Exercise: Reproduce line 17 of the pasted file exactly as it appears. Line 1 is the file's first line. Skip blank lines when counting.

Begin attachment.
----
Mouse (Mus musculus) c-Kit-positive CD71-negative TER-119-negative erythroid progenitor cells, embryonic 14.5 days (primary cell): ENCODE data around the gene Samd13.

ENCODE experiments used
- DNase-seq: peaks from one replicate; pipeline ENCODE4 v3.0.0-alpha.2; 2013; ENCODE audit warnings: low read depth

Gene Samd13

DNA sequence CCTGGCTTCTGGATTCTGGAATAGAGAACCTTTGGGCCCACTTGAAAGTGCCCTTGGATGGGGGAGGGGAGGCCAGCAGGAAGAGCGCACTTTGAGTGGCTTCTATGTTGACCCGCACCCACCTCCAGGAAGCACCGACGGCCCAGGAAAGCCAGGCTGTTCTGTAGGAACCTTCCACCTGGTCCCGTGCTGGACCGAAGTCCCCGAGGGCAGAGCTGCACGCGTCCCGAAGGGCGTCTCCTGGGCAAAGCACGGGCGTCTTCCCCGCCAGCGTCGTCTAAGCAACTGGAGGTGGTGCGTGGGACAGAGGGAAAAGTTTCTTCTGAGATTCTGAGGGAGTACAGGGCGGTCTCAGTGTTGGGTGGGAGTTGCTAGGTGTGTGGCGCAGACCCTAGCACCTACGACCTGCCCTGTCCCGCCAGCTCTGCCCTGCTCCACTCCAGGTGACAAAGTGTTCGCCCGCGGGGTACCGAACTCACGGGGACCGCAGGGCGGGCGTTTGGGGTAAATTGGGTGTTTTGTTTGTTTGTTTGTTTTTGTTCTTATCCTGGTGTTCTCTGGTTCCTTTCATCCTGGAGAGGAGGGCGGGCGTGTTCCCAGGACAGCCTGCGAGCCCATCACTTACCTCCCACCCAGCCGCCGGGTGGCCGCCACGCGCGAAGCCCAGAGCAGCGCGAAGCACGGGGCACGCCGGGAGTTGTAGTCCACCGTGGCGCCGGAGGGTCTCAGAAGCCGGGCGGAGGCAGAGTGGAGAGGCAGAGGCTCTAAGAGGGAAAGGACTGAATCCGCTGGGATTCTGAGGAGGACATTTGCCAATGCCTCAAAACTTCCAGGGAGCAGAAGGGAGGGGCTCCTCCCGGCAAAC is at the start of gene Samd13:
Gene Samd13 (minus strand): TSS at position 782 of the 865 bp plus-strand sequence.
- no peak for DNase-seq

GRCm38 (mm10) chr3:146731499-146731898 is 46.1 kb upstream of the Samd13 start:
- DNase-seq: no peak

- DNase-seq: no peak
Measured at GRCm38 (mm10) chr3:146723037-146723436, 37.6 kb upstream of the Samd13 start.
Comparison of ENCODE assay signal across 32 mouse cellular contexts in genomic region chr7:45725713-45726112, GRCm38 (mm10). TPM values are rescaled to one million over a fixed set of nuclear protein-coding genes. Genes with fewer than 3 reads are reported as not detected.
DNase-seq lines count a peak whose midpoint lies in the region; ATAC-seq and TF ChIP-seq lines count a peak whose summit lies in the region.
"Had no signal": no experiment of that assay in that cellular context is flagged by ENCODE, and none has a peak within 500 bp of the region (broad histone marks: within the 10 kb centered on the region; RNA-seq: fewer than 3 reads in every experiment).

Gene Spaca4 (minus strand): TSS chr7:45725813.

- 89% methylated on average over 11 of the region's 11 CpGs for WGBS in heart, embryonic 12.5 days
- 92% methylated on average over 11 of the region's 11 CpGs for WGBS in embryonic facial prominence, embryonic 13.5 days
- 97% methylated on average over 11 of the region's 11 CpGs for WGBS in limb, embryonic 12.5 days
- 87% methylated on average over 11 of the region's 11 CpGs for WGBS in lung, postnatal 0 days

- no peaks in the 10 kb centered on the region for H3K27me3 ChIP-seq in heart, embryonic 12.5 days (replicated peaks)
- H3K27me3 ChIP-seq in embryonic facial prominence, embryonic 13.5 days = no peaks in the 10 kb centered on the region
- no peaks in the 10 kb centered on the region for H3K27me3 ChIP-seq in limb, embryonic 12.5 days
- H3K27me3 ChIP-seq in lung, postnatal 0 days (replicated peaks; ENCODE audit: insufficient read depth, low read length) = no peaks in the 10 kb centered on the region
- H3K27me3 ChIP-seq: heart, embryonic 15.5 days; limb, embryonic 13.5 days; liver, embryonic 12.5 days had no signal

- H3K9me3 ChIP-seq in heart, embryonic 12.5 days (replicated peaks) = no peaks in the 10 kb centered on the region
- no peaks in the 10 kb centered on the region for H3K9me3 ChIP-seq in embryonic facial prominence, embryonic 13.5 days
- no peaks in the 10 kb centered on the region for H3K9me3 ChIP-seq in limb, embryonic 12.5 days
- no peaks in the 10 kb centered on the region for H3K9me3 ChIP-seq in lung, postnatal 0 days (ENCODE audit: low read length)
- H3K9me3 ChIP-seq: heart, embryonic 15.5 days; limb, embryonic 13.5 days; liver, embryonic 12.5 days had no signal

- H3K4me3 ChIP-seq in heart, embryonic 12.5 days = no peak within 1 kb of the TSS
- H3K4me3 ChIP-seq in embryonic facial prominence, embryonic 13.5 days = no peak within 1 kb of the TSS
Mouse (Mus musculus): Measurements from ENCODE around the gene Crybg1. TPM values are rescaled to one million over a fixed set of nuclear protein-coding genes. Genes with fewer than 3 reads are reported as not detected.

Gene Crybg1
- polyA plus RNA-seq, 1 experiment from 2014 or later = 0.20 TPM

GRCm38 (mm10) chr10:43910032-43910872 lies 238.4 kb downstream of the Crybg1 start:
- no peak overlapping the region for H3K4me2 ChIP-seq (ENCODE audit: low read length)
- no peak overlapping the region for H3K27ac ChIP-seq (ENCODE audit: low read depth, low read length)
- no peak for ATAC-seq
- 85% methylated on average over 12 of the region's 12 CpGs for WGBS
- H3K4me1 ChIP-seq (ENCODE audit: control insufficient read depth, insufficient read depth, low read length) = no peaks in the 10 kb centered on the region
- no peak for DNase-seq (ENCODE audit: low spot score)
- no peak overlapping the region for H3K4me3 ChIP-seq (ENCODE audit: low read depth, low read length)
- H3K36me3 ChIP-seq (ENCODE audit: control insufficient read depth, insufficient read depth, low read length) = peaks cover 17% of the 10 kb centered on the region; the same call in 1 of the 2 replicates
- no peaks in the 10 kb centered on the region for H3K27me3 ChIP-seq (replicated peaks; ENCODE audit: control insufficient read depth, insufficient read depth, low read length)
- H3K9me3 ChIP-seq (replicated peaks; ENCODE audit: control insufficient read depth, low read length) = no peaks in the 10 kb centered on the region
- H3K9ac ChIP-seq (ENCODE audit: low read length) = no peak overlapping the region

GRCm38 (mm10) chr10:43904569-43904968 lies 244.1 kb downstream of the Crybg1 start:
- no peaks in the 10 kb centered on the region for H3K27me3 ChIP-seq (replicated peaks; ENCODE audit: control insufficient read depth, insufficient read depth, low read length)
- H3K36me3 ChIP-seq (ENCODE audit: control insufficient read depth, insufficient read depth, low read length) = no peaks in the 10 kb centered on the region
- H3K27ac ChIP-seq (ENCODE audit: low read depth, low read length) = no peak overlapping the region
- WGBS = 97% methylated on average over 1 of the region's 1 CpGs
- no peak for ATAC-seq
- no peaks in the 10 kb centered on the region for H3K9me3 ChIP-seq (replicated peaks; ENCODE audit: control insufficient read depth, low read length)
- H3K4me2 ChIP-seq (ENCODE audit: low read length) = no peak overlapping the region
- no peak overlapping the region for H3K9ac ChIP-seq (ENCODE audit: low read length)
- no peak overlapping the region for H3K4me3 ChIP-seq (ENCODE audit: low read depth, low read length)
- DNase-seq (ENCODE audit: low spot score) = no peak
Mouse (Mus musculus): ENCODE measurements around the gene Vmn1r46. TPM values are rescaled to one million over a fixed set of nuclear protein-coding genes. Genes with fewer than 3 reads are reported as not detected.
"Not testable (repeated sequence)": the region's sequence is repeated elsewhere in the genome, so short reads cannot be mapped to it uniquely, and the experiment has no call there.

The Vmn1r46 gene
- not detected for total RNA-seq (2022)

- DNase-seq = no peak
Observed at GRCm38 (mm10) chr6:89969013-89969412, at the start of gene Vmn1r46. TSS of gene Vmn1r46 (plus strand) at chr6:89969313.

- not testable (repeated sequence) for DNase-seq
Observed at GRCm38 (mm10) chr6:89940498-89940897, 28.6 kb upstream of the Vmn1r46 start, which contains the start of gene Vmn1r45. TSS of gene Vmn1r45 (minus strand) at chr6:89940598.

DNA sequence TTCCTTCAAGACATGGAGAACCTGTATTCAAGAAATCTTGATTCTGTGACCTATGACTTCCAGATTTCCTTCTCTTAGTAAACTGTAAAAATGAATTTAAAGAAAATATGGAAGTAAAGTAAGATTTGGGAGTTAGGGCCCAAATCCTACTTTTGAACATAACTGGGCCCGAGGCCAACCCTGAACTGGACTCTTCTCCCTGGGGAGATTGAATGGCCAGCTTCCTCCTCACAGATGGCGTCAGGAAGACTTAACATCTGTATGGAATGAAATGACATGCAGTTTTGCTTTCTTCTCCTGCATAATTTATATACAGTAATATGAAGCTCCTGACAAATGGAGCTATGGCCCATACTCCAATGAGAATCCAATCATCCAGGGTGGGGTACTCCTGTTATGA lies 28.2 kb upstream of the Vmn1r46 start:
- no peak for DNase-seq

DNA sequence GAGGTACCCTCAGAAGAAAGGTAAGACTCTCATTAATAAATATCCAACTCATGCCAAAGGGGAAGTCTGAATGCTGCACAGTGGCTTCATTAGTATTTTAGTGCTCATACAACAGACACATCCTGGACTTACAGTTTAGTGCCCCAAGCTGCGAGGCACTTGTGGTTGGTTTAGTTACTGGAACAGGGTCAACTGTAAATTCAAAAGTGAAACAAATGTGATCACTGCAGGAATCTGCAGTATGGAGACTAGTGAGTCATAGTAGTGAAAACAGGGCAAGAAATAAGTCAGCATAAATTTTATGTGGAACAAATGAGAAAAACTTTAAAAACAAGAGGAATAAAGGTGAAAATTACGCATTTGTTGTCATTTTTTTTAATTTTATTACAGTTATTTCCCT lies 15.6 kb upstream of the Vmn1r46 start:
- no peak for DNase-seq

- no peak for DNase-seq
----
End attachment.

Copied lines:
- 92% methylated on average over 11 of the region's 11 CpGs for WGBS in embryonic facial prominence, embryonic 13.5 days